The transition from Asia, the first Americans have got into an unknown


Nearly 11,000 years ago, a man died in what is now Nevada. He was buried in a blanket for rabbit and cod skin, buried in a place called the Spiritual Cave.

Now, scientists have discovered and analyzed their DNA, along with those of 70 other old people whose remains have been discovered throughout America. The findings give a surprising detail to a story that was once lost in prehistoric times: how and when people spread across the western hemisphere.

The earliest known arrivals from Asia have already split into distinctly distinct groups, according to research. Some of these populations have thrived and become the ancestors of indigenous peoples throughout the hemisphere.

But other groups completely disappeared, leaving no traces left, which can be detected in ancient DNA. New genetic research suggests a number of dramatic chapters in humans that archeology has not yet discovered.

"Now, that's archaeologists," said Ben Potter from the University of Alaska, who did not take part in new documents. "Holy cow, that's great."

Previous studies have shown that people moved to America at the end of the last ice age, traveling from Siberia to Alaska over a land bridge that is now beneath the Bering Sea. They extend to the south, eventually reaching the summit of South America.

Until recently, geneticists would have little insight into these large migrations. Five years ago, only one human genome was recovered in the western hemisphere, discovered by a 4,000-year-old man in Greenland.

The latest series of analyzes, published in three separate studies, is a turning point. In the past few years, researchers have restored the genomes of 229 old tooth and bone people discovered throughout America.

"It's basically an explosion," said Dr. Willerslev.

A man from the Spiritual Cave in Nevada belonged to this southern branch of migrants. He was also closely affiliated with the 12,700-year-old boy who was on the other side of the Rocky Mountains in Montana. Willerslev.

In his new study, dr. Reich and his colleagues did not find a trace of the Y population – but the dr. Willerslev succeeded in identifying his DNA in some 10,400-year-old skeletons in Brazil.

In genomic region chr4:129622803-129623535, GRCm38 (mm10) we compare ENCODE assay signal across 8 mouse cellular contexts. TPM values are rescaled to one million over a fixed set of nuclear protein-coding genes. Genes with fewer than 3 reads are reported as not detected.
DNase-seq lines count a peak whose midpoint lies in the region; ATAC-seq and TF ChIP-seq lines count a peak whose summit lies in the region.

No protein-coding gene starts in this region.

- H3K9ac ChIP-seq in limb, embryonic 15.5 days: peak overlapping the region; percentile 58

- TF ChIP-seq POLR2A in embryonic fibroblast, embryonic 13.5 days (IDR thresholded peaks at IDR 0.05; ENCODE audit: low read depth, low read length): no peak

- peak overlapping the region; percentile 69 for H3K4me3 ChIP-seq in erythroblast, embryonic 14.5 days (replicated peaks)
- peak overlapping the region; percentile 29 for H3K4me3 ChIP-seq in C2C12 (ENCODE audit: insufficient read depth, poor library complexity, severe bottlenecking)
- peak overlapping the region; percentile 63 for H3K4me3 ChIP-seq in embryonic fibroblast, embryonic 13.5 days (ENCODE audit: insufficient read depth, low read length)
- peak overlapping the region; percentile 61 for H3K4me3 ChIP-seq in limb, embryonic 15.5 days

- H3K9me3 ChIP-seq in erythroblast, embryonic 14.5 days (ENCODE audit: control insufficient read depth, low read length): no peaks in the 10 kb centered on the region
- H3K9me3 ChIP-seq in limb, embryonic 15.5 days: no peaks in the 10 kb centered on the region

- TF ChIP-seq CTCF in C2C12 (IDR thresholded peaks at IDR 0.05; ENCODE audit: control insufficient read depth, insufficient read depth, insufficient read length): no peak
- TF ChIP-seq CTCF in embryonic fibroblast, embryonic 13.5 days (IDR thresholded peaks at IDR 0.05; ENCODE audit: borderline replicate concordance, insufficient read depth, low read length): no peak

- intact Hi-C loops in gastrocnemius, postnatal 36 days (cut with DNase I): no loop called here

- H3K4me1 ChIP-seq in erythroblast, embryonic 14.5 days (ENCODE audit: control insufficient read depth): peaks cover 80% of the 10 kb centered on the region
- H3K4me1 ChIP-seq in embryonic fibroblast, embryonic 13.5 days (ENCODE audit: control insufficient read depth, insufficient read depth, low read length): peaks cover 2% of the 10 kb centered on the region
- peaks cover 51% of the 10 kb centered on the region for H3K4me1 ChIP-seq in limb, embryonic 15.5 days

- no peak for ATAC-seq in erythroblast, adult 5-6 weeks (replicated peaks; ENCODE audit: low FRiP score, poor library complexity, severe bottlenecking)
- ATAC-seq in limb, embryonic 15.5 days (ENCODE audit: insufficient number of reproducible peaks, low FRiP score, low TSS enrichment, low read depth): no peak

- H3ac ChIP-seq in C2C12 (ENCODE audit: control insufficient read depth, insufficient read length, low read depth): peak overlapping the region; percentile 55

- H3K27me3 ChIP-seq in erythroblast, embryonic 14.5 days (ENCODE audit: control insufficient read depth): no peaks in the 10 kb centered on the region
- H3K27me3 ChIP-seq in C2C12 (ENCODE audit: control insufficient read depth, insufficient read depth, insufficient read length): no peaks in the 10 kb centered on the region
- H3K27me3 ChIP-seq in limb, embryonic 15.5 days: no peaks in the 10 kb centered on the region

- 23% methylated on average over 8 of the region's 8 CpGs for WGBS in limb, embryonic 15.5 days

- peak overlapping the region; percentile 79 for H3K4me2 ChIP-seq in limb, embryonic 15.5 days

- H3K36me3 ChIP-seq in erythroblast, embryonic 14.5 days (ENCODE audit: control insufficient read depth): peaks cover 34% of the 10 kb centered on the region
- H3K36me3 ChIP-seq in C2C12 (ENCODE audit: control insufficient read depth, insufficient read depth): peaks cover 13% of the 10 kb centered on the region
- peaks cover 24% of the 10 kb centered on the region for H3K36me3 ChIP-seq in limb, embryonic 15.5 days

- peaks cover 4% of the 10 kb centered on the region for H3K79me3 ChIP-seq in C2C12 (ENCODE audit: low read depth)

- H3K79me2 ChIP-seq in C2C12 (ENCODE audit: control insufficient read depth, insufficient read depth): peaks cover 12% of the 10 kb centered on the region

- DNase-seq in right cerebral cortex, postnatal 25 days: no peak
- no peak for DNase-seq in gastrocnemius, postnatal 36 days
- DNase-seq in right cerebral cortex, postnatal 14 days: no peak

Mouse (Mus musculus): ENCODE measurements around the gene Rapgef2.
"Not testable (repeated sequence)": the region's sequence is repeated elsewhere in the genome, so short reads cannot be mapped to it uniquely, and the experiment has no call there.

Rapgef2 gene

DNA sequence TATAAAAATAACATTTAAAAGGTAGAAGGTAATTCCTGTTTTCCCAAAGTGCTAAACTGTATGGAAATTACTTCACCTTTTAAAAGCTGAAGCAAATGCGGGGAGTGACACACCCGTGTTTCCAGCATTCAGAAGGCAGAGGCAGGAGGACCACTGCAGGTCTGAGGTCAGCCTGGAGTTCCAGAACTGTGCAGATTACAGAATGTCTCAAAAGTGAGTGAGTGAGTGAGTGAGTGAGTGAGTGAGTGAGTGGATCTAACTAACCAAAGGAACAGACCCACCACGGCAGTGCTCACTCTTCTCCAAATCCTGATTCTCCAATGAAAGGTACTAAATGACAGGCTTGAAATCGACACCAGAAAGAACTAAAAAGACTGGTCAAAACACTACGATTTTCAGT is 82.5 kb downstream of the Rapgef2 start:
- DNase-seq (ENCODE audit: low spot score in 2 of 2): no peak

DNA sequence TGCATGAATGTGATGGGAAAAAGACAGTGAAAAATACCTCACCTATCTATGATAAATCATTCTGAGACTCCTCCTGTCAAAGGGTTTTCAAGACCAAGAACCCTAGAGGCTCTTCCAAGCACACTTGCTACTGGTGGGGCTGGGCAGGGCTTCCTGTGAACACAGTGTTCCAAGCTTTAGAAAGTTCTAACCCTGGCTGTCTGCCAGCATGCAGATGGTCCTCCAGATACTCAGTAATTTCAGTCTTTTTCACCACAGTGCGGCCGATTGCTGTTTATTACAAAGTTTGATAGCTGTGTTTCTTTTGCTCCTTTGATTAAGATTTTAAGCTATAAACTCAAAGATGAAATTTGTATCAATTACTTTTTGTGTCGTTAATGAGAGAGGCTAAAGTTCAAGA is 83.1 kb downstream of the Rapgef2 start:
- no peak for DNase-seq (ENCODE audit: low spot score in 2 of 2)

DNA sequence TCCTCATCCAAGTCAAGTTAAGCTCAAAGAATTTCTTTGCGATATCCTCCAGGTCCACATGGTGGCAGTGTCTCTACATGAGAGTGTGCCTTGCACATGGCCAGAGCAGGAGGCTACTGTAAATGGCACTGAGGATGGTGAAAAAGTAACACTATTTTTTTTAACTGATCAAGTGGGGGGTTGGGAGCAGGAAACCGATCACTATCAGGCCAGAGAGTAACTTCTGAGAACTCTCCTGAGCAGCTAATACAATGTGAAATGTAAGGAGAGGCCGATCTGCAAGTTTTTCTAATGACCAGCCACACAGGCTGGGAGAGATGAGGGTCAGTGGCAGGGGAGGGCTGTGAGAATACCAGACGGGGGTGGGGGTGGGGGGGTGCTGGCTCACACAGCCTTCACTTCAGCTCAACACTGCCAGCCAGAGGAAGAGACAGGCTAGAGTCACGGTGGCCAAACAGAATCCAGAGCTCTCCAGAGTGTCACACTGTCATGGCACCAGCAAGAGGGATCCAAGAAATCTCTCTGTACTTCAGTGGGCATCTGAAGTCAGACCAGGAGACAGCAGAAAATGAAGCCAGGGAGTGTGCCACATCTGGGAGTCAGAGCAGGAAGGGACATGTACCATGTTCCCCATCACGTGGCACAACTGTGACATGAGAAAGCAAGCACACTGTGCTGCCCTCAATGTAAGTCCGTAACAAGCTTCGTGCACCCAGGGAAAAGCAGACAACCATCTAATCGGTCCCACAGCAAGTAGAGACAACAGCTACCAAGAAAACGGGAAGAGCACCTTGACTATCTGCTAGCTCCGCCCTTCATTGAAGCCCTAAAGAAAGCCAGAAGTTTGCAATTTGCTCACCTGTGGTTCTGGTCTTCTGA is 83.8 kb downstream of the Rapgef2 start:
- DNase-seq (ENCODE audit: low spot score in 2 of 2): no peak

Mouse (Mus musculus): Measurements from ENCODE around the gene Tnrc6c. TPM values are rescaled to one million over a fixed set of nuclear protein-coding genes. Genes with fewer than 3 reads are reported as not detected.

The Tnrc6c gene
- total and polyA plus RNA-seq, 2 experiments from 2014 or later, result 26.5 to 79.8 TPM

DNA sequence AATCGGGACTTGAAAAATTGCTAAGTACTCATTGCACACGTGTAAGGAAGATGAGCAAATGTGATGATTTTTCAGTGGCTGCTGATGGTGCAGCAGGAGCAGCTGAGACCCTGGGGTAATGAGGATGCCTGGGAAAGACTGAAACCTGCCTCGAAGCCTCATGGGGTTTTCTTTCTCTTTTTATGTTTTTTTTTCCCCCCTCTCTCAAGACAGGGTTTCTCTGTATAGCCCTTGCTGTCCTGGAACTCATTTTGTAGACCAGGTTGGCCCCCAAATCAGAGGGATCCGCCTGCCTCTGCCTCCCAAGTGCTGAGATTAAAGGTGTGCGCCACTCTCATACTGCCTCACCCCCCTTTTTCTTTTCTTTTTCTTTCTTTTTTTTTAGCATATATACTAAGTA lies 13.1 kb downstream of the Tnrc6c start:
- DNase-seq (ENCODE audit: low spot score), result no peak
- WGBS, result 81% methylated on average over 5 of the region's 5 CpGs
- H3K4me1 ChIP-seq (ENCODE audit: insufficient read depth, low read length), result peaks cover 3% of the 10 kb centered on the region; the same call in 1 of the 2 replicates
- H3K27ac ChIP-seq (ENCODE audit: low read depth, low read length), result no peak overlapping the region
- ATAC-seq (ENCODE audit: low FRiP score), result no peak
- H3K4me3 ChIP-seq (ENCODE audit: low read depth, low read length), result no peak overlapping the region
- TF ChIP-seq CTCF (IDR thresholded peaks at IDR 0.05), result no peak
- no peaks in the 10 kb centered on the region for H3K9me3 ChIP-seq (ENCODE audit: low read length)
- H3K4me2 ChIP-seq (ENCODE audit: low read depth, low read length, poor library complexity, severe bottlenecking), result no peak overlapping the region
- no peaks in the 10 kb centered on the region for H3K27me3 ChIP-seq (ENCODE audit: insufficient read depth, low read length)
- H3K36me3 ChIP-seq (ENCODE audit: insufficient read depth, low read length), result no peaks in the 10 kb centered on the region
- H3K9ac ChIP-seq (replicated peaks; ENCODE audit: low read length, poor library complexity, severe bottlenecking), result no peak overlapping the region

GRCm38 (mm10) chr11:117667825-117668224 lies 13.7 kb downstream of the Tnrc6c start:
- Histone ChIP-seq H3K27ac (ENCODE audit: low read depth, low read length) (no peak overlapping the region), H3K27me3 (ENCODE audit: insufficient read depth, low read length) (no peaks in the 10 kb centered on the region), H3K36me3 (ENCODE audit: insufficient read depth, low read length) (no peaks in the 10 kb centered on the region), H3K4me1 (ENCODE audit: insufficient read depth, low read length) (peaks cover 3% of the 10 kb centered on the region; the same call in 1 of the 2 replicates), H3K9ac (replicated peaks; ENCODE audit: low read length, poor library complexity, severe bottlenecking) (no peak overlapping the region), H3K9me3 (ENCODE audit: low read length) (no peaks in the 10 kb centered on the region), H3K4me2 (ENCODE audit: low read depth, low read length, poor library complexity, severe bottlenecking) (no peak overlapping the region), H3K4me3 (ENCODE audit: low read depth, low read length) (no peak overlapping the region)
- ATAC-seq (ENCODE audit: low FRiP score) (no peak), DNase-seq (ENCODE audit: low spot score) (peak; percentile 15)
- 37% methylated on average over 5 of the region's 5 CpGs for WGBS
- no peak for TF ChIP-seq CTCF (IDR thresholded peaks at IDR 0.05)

"A little million dollars is a clear question, how did this happen?" Dr dr. Willerslev.

Perhaps the second group of Asians entered America long before the ancestors of the Man from the Spiritual Cave and other early natives. Perhaps they intertwined with people in the Amazon before they completely disappeared.

Or maybe some of the first members of the southern branch had some strange genes that survived through generations.

The new tendency of genetic patterns reflects an improvement in the relationship between scientists and indigenous peoples. For many decades, many tribes have rejected the request for DNA researchers.

For example, a man from the Spiritual Cave was excavated and stored in the museum by archaeologists in 1940. The Fallon Paiute-Shoshone local tribe did not learn about the body until 1996. They fought for their repatriation years.

"It's completely disrespectful," said Rochanne L. Downs, a member of the tribal culture board. "If someone went to the Arlington cemetery and dug up the tomb of one of the soldiers and took away his medals, it would be bitter."

At the beginning, the tribe opposed the search for DNA in the skeleton, because scientists would have to destroy much. Dr. Willerslev met with the tribe and explained that he would only need a tooth and a small piece of ear bone.

The tribes agreed to give him one shot in search of DNA in the remains of the Spiritual Cave.

Results of dr. Willerslev led the Land Administration Office to turn the skeleton to the tribe. Last year they buried a man from the Spiritual Cave in an undisclosed location.

Mrs Downs would not exclude similar studies in the future, but every request should require careful consideration.

"Everything will depend on the case-by-case," she said. "The main thing is our respect for the remains."

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